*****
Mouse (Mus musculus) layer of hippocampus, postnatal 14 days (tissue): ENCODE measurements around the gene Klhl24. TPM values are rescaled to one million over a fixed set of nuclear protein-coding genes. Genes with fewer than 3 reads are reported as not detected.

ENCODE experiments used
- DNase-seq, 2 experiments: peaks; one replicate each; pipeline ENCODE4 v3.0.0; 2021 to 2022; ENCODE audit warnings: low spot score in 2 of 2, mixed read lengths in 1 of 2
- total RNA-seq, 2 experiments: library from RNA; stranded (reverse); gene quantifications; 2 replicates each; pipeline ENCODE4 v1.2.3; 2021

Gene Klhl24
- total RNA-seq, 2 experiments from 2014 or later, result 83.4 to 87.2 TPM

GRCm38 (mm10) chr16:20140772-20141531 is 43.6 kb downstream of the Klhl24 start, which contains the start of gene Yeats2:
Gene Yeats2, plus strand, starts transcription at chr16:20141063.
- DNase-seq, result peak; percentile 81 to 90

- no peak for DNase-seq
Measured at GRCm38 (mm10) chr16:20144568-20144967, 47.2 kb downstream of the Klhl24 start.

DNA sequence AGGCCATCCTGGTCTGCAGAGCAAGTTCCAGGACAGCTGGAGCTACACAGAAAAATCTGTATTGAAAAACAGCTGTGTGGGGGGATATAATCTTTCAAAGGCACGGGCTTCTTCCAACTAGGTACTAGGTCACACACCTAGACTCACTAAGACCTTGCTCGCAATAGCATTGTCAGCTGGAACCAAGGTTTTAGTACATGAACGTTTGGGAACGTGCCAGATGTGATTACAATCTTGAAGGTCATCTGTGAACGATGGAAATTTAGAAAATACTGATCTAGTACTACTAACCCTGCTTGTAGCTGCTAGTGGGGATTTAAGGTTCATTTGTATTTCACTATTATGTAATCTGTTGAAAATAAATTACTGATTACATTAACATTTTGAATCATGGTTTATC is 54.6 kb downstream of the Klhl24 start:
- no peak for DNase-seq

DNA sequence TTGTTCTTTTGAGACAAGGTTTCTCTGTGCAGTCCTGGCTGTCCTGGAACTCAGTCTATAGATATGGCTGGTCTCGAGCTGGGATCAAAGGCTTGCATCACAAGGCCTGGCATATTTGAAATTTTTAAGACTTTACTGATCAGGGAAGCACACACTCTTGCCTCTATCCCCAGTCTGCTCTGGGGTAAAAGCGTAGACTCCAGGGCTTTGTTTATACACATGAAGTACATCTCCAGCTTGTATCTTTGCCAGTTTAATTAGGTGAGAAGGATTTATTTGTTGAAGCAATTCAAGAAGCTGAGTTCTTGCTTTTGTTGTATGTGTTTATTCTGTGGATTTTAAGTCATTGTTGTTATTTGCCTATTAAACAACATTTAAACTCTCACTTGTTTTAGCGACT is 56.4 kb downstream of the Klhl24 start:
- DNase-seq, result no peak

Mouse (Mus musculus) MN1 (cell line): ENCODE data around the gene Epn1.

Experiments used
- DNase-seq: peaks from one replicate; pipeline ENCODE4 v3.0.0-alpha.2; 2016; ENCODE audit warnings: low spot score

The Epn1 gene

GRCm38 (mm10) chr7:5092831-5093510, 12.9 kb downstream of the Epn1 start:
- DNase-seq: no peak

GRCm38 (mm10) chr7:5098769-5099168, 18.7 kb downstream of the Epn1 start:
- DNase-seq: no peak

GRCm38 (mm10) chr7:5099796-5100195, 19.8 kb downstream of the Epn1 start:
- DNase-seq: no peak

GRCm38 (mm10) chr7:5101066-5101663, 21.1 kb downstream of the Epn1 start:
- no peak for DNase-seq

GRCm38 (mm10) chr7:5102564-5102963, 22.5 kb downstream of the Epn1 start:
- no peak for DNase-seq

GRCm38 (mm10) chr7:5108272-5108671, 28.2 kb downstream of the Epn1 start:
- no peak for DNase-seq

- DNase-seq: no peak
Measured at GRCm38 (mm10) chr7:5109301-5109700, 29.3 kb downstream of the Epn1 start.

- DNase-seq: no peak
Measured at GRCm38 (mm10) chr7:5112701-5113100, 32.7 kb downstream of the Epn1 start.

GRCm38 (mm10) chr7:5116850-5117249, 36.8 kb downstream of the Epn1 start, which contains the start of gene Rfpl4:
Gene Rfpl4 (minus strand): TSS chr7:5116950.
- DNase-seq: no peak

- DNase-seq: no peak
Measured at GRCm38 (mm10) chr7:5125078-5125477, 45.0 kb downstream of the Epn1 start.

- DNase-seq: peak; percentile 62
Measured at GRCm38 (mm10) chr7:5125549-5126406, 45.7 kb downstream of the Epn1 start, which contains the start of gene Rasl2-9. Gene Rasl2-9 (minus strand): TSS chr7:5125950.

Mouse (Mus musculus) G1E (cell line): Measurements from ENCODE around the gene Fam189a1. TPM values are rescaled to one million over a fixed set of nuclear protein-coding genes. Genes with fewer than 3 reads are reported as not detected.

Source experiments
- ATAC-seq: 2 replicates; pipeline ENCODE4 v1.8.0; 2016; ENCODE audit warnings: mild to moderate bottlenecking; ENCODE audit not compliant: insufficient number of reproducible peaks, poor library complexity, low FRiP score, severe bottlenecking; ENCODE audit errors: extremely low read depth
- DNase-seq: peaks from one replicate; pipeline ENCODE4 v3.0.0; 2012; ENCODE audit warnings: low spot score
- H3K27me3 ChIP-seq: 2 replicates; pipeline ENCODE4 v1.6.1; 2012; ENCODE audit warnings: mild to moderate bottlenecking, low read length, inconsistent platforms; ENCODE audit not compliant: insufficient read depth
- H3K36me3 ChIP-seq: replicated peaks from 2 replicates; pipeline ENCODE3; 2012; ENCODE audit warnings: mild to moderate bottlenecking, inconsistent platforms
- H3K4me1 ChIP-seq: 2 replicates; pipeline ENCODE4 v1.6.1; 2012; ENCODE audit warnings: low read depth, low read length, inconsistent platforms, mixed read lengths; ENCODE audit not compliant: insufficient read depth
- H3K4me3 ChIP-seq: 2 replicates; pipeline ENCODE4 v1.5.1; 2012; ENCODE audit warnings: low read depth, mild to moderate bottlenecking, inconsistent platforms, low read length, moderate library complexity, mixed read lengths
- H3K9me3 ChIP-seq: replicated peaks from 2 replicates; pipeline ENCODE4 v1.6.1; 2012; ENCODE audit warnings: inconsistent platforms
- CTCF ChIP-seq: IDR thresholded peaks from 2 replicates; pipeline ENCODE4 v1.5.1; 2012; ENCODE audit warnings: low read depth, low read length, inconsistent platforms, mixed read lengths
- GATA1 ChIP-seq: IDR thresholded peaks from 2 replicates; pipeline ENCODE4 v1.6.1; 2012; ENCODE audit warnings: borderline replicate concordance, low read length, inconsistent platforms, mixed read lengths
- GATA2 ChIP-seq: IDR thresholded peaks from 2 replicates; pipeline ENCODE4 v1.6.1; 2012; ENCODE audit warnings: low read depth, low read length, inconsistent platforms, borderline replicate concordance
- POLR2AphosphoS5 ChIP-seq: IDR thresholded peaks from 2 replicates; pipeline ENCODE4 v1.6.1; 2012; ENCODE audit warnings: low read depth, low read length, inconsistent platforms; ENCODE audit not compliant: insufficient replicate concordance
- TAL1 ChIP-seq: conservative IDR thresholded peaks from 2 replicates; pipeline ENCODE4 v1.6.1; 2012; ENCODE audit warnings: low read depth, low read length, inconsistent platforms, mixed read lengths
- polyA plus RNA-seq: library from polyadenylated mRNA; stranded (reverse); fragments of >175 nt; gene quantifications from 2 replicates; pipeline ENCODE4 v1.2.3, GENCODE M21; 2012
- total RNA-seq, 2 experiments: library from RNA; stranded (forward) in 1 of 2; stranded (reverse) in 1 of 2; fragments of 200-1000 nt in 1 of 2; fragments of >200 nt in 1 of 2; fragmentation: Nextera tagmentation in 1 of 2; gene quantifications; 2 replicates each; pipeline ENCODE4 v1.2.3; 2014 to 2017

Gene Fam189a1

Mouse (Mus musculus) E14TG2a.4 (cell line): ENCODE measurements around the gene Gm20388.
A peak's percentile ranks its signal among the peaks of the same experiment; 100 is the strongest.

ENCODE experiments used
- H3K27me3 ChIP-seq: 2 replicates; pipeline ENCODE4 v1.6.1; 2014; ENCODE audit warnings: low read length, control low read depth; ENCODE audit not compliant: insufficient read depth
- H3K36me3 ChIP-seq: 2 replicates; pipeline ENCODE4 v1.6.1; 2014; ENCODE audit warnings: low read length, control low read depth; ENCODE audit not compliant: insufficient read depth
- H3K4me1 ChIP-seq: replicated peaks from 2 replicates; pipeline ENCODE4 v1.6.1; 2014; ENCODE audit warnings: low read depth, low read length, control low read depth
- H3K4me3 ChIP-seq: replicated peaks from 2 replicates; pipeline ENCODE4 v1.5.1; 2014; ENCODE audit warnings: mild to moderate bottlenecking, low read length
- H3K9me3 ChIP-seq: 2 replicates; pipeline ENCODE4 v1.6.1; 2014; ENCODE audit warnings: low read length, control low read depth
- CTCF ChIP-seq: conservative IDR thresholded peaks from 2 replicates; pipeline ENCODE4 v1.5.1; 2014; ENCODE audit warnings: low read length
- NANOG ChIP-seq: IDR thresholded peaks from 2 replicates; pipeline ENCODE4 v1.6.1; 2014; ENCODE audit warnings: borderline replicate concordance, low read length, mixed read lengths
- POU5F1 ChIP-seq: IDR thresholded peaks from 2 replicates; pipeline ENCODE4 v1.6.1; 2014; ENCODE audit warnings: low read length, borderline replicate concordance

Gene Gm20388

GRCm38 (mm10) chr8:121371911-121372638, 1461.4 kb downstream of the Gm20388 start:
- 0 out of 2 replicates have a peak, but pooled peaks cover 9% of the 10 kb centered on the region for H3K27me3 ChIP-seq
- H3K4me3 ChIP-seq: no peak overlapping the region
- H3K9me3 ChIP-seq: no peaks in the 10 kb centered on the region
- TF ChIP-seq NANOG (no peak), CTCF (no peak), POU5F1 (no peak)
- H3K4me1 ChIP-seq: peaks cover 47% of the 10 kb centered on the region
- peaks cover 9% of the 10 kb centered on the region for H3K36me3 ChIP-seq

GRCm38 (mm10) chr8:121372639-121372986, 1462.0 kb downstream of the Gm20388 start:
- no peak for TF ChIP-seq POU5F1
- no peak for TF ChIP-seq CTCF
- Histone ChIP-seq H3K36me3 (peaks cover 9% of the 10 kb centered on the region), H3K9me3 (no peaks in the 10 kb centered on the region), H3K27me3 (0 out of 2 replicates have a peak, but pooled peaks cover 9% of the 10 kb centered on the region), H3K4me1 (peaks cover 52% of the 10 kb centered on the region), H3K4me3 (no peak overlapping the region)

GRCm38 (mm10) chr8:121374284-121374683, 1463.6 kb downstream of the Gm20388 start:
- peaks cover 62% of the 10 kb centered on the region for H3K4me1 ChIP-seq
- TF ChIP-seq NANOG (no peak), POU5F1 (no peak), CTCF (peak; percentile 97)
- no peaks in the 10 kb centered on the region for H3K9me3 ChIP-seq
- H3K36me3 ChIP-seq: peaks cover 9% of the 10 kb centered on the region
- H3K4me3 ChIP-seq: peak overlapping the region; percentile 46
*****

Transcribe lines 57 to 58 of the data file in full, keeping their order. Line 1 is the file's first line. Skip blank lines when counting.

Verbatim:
- polyA plus RNA-seq: library from polyadenylated mRNA; stranded (reverse); fragments of >175 nt; gene quantifications from 2 replicates; pipeline ENCODE4 v1.2.3, GENCODE M21; 2012
- total RNA-seq, 2 experiments: library from RNA; stranded (forward) in 1 of 2; stranded (reverse) in 1 of 2; fragments of 200-1000 nt in 1 of 2; fragments of >200 nt in 1 of 2; fragmentation: Nextera tagmentation in 1 of 2; gene quantifications; 2 replicates each; pipeline ENCODE4 v1.2.3; 2014 to 2017